My husband and I started investing on our own a little over a year ago. We decided to follow dollar cost averaging, and so twice a month I would move money from my bank account into the investment money market account, and then I'd use it to buy funds.
I'd heard about setting up automatic investment systems, but I was fine with my approach, and I didn't really know how to set that up. Had I known how easy it was I would have done it long ago.
The great thing about having automatic investing set up, is that it takes financial inertia and has it work for you. You'll know how powerful automatic investing is if you have a 401K or HSA. Each month, money automatically goes into our retirement accounts and our health savings account, without us having to think about it. If we actually wanted to have access to that money to spend on other things we'd have to go out of our way to stop the automatic transfer, and for most of us, the laziness overcomes us and we'll simply continue on with the current path.
Automatic investing also takes the choice out of it. The money that has been ear-marked for investments is simply removed, and thus you have to figure out how to live on what you have left. You don't have the option of just skipping one investment this month to spend on a vacation, new outfit, or TV. You're setting up what you want your money to do before temptation strikes and you, saving you from yourself.
So let's get down to the nitty gritty of setting up these automatic investments.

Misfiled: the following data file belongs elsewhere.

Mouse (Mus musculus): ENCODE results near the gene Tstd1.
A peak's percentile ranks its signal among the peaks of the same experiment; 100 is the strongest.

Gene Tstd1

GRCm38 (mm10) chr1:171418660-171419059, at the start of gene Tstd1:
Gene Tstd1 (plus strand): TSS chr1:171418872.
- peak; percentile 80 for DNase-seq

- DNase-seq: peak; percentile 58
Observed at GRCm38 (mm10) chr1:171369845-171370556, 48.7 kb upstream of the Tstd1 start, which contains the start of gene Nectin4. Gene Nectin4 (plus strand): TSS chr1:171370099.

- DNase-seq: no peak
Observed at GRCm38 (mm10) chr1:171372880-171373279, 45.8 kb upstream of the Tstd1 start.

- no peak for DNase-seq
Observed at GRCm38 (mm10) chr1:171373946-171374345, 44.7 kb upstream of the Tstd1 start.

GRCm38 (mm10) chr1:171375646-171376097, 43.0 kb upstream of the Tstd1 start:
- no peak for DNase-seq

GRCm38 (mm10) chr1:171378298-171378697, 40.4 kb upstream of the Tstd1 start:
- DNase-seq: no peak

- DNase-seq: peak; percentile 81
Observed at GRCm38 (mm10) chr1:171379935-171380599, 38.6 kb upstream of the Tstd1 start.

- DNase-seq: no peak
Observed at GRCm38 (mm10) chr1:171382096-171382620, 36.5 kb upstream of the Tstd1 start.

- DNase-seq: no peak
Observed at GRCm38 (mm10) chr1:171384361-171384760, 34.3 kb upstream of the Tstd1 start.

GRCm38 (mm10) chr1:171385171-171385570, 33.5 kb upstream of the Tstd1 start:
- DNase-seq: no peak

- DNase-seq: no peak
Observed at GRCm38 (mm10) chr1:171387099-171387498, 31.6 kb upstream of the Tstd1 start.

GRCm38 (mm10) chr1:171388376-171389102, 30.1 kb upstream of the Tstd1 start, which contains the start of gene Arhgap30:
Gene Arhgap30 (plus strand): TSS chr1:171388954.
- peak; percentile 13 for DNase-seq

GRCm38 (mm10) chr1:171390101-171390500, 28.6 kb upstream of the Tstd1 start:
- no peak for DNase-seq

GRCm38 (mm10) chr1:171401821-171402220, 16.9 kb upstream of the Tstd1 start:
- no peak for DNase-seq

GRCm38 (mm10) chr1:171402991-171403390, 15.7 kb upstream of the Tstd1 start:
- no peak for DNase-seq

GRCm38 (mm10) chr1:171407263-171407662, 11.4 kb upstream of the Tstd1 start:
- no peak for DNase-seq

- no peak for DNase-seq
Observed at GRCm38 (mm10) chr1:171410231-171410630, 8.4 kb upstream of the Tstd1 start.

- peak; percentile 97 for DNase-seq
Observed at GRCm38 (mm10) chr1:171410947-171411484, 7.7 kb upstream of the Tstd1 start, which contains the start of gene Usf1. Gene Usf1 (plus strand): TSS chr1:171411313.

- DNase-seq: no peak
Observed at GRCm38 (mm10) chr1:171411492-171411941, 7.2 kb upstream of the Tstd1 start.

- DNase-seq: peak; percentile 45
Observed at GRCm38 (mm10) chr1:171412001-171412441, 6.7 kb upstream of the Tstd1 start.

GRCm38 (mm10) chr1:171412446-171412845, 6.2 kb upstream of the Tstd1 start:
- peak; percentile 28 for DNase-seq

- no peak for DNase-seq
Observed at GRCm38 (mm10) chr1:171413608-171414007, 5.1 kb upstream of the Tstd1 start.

I currently have two investment accounts, and each of them offer the ability to set up automatic investing. If yours doesn't offer it you may want to consider a switch. Now to set up my investing I simply had to designate the amount, the fund I want to purchase, the date and the frequency, and that was it. It really is that easy.
The one thing I now have to be mindful of is keeping the appropriate amount in my checking account. I used to keep only around $500 in there at a time, and now I have to keep closer to $10,000. If I were to not have enough money in my checking account to make an automated investment, the purchase would still be made but it would be made on margin. This is something I plan on avoiding because you're basically investing using credit, and the firm can ask for the full amount back at any time. Still, having to keep that amount in my checking account is much easier than the multi-step process I was having to undertake before, and I think I'll get used to it eventually.
But it's not just investing that can be made automatic. Savings and debt payoff can also be scheduled for you. If you want to make an extra mortgage payment each month, just schedule it automatically. If you want to give more to charitable causes, set it up through automatic bill pay (which we've done). If you are having trouble saving an emergency fund, or for Christmas or vacation, set up an automatic transfer into the appropriate savings account.
If you're anything like me, you have good intentions with your money, but life just seems to get in the way sometimes. Setting up some automatic systems can help you to stay on track even when you're not feeling as committed to your financial goals.